A prominent feature of multiple myeloma (MM) and other malignancies is significant genomic instability leading to genetic changes which ultimately result in acquisition of drug resistance and progression of disease. In the previous funding period, we evaluated telomerase as a target in MM, and have conducted a first-in-human study evaluating telomerase inhibitor in MM. Our in vitro and in vivo evaluations have shown that homologous recombination (HR) provides an alternative pathway to maintain telomeres and overcome effects of telomerase inhibition. We have further evaluated the role of HR in MM, and observed that HR activity is significantly higher in MM cells compared to normal plasma cells; and plays a significant role in acquisition of new genomic changes overtime, as demonstrated using various methods including: copy number alteration by array CGH, new translocations using paired end sequencing, and acquisition of novel mutations using whole genome sequencing of paired samples. Importantly, we have observed that inhibition of HR activity reduces acquisition of new genetic changes; and conversely, that induction of HR leads to increased genetic instability in MM, associated with the development of drug resistance. Our emerging focus of investigation therefore has been to define the molecular basis of these evolving genetic changes, and to devise strategies to suppress genomic evolution to make tumor cells static, thereby maintaining sensitivity to therapy. We have now focused our attention on understanding the role of nucleases, a key component of HR and observed elevated endonuclease activity in MM and demonstrated that knock-down of AP endonuclease leads to inhibition of HR and reduction in the rate of new mutations and conversely induction of AP endonuclease induces genomic instability and transformation of normal cells. Based on these preliminary data, we hypothesize that elevated nuclease activity mediates DNA instability in MM and may therefore contribute to the development of drug resistance and disease progression. To this end, we will pursue the following specific aims:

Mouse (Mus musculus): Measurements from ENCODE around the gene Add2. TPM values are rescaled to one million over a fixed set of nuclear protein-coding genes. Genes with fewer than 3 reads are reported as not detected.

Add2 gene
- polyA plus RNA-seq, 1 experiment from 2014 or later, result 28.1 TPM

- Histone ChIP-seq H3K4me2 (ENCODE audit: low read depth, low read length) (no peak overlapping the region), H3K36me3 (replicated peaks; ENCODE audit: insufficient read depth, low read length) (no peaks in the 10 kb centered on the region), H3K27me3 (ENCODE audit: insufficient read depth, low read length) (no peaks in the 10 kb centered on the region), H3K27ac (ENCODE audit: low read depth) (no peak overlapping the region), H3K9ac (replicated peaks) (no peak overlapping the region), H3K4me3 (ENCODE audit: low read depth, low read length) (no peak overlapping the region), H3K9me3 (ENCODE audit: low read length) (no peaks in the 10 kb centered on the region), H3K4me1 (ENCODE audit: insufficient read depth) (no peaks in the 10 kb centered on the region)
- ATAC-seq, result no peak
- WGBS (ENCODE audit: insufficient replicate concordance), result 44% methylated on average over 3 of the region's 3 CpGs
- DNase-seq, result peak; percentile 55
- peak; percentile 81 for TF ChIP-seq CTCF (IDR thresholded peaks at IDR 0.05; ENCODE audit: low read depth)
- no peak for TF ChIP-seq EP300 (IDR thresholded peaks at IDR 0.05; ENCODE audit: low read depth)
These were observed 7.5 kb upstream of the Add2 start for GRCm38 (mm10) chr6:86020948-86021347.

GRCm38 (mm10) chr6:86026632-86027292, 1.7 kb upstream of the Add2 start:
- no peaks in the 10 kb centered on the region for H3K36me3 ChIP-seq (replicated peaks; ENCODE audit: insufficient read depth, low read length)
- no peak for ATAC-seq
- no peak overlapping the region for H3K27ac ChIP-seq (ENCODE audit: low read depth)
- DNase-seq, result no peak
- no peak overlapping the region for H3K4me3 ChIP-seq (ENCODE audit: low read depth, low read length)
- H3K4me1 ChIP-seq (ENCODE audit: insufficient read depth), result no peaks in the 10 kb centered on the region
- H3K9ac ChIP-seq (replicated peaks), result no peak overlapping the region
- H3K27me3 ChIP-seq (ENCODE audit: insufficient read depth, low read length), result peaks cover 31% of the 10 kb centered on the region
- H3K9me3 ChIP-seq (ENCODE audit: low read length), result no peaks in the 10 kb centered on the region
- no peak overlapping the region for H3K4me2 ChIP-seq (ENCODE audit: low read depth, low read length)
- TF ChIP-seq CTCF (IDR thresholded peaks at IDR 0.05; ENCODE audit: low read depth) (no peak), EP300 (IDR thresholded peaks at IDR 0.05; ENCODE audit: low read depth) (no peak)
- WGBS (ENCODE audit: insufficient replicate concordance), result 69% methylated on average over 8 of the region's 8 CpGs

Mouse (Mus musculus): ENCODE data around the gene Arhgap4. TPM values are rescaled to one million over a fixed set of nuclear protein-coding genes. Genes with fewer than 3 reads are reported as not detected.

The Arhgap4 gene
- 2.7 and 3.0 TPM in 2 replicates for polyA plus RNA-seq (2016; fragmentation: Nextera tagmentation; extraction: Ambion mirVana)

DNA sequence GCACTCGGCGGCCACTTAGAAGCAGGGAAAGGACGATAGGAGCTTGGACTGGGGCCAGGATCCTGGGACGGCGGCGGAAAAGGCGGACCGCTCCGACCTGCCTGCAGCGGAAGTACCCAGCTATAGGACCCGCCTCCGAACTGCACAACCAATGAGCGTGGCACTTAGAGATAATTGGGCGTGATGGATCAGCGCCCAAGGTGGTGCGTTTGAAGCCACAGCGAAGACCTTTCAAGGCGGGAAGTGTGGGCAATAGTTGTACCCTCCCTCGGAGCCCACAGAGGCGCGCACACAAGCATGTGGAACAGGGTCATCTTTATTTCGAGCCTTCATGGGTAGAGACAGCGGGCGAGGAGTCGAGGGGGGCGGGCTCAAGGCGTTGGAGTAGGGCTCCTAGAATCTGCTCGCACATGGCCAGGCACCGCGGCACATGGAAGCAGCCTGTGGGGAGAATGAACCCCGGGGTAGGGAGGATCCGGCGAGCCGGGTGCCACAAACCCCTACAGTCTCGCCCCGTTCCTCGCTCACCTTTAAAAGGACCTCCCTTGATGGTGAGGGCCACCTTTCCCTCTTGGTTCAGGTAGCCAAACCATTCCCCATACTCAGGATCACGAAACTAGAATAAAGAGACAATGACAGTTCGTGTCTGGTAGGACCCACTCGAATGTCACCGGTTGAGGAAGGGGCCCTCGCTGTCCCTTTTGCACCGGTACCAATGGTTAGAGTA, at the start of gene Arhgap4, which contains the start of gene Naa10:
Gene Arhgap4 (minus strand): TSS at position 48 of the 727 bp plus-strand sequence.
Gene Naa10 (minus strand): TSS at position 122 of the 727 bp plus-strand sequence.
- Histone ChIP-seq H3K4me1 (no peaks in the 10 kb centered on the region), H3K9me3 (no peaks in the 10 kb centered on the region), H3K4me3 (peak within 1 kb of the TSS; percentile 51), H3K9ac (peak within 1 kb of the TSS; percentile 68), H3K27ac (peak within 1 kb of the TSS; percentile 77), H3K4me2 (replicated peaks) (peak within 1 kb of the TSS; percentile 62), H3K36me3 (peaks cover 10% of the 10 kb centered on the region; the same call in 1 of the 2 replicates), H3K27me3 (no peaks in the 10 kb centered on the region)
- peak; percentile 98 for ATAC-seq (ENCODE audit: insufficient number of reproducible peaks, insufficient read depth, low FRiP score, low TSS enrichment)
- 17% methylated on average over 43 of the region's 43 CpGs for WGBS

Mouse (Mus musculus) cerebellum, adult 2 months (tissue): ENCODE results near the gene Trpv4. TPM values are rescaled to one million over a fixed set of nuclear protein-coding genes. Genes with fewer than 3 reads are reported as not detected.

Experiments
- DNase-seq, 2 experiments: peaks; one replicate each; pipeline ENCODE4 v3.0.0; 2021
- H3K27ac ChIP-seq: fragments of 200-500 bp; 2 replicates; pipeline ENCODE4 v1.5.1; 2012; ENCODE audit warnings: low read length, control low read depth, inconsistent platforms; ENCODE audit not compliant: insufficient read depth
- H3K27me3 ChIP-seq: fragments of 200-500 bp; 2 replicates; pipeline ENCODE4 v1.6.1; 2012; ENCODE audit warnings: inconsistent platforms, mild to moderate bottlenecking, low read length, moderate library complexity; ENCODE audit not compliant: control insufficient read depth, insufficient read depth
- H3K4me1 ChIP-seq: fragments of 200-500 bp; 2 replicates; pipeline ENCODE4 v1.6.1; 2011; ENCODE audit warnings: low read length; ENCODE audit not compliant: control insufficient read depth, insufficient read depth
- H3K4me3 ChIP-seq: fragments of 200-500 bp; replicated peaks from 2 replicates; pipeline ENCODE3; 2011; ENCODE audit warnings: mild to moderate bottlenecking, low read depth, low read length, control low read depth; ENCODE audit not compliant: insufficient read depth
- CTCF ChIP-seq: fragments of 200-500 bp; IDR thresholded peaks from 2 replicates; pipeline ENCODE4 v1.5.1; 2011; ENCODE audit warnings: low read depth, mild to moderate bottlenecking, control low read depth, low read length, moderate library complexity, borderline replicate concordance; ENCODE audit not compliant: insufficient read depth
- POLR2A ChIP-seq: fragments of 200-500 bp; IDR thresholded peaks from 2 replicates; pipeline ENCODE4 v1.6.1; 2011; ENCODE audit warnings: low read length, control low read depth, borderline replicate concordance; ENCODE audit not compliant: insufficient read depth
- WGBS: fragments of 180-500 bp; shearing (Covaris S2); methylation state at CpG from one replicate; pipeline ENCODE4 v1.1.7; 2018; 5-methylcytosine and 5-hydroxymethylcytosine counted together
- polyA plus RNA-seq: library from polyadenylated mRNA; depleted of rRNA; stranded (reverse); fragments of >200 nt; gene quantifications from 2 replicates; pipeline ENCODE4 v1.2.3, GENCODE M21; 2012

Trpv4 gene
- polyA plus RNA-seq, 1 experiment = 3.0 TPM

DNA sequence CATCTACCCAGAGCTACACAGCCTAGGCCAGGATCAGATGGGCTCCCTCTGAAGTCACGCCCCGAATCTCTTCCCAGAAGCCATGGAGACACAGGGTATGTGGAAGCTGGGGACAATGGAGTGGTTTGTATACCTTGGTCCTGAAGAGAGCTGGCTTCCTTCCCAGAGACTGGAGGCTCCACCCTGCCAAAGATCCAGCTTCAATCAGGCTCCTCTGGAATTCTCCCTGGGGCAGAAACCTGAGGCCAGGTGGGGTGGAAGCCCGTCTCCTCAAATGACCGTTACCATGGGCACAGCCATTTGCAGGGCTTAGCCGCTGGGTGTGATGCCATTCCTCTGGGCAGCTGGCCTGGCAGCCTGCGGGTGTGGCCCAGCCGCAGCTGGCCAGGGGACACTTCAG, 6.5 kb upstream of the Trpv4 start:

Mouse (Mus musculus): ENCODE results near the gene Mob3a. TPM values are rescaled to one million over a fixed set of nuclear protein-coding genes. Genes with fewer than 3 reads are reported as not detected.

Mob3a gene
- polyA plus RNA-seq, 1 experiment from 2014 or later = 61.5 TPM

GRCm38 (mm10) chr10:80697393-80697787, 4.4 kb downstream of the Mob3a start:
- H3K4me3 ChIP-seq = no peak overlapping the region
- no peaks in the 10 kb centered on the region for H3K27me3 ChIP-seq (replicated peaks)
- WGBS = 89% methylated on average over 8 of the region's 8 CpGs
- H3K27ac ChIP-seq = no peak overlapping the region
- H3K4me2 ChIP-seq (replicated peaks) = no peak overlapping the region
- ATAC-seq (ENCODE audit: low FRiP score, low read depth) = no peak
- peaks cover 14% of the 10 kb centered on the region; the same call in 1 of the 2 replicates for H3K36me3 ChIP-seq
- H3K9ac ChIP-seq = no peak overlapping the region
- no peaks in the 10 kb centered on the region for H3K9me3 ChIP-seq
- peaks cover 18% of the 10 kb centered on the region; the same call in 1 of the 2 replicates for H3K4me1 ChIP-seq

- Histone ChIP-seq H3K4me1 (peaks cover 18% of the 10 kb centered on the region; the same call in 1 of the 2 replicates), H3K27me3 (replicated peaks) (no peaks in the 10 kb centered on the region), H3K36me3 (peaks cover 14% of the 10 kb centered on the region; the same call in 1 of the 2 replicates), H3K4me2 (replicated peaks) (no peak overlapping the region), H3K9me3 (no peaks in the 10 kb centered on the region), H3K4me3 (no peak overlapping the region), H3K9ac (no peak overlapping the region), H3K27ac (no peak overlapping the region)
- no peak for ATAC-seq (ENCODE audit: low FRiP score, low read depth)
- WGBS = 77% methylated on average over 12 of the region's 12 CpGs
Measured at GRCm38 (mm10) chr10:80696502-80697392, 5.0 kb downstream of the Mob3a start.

Specific Aim 1 : To evaluate the role of elevated nuclease activity, a key mediator of genomic instability, as a marker of prognosis Specific Aim 2: To evaluate the molecular consequences of elevated nuclease activity in normal and MM cells.
Specific Aim 3 : To develop small molecule inhibitors of endonuclease using a high-throughput, cell-based, phenotypic screen to prevent evolution of genomic changes and progression in MM. The proposed studies will improve our understanding of genomic progression in MM and may facilitate the development of prognostic tests for disease progression, as well as identify novel therapeutic strategies to prevent evolution of the disease and development of drug resistance. The principles and agents identified here will be applicable to a majority of other malignancies.
The proposed studies will improve our understanding of genomic progression in MM and may facilitate the development of prognostic tests for disease progression, as well as identify novel therapeutic strategies to prevent evolution of the disease and development of drug resistance. The principles and agents identified here will be applicable to a majority of other malignancies.
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